- The individual received disability payments on behalf of his minor child, with whom he lived. The child subsequently moved out of the home; however, the individual did not report this, so that he could continue to receive the child’s benefits.
- An adult child was the representative payee for her disabled father. When her father died, the daughter failed to notify the SSA so that she could continue to receive his benefits.
A representative payee is a person who has been designated by the SSA to receive disability payments on someone else’s behalf. The representative payee has the duty to spend the payments for the benefit of the recipient. A representative payee commits fraud if he or she uses the funds for any other reason than for the benefit of the recipient. Here are some examples.
- A father was designated as his adult disabled daughter’s representative payee. Instead of using the payments to purchase food and clothing for his daughter, the father used the funds to make payments on his personal debt.
- An adult child was the representative payee for her disabled mother. Instead of using the funds for the care of her mother, the daughter used the money to purchase clothing, school-related supplies, and extra-curricular activities for her children.
Social Security Numbers
You commit fraud if you knowingly use fake information to get a Social Security number to establish a Social Security record. You also commit fraud if you use a fake Social Security number or one that isn’t yours to qualify for disability benefits or to increase the amount of benefits. Here are some examples.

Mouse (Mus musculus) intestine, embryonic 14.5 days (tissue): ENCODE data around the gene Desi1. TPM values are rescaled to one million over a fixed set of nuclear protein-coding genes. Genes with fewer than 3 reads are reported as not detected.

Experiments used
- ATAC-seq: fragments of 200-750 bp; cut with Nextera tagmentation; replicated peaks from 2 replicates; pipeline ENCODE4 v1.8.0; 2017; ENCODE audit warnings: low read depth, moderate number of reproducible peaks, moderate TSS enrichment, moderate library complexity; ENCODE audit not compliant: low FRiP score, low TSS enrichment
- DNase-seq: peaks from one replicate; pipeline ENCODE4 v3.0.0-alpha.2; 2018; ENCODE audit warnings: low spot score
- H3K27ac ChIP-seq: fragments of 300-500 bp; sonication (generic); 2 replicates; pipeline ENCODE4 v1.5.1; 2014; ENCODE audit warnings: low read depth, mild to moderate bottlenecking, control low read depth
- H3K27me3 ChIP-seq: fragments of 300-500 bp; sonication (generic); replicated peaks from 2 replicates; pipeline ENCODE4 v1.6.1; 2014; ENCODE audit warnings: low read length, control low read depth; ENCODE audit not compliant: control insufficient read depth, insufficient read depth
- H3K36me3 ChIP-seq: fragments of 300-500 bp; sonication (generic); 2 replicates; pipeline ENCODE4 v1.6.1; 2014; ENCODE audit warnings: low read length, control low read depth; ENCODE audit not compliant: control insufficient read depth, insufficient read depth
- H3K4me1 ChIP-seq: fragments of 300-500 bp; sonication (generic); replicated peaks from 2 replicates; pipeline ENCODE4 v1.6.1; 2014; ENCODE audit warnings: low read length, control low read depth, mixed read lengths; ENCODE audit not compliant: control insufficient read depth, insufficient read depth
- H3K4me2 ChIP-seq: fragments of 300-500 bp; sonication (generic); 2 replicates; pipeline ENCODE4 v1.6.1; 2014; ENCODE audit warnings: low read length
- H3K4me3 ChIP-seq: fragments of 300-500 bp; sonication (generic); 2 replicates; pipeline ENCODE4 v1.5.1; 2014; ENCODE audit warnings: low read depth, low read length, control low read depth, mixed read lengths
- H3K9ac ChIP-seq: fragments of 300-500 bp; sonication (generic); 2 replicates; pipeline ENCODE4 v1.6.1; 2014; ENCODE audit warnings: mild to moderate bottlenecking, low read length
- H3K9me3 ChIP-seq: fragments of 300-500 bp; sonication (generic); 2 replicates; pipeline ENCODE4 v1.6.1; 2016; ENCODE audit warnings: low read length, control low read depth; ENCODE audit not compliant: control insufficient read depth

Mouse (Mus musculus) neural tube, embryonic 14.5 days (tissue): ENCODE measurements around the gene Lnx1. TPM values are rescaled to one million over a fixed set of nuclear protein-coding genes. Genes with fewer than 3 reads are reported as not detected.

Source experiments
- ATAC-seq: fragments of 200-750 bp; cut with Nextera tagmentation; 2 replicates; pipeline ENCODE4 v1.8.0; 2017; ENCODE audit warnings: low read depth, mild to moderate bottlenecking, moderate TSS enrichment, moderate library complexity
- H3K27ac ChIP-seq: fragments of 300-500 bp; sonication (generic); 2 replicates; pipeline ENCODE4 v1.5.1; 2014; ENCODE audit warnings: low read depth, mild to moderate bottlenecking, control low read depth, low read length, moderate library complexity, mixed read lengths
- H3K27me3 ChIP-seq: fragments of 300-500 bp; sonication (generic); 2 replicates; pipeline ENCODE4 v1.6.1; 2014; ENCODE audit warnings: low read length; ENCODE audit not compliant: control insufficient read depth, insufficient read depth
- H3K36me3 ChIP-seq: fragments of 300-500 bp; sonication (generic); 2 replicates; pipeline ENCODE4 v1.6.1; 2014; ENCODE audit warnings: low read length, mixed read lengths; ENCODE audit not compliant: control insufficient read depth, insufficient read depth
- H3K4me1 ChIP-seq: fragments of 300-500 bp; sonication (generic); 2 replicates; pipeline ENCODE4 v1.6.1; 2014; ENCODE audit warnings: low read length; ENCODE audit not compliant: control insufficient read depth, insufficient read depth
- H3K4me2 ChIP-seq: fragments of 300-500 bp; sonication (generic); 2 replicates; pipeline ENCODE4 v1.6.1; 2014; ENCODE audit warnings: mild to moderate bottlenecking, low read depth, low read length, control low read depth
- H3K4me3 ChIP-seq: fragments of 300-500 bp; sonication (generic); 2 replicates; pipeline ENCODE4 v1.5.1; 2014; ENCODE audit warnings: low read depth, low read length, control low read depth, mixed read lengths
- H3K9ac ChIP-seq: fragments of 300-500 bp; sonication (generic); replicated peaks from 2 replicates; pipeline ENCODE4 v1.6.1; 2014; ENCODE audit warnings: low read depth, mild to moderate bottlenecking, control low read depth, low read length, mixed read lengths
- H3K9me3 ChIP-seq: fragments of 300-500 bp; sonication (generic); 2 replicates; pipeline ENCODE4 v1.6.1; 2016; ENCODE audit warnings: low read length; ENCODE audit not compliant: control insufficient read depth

- An individual did not have a Social Security number because he lived in the U.S. illegally. Without a Social Security number, the individual could not apply for disability. To qualify for benefits, the individual used a fake birth certificate to get a Social Security number, which he then used on his application for disability.
- An individual was ineligible for disability benefits because she had an outstanding felony warrant for fleeing prosecution. In an attempt to get disability benefits, the individual filed for disability using a stolen Social Security number.
For more information on benefits for non-citizens, see our section on non-medical eligibility for disability. You can also learn more about how felony convictions and incarceration affect the right to disability.
Penalty for Social Security Fraud
If you are convicted of Social Security fraud, you can be fined up to $10,000, incarcerated for up to 15 years, or both, depending on the law you violated. Keep in mind that you can be prosecuted even if the SSA never made payments to you (in other words, you were denied disability benefits).
To be convicted of fraud, the SSA must prove that you intended to defraud the SSA. If you are accused of fraud, or lying on your application, contact a disability lawyer right away.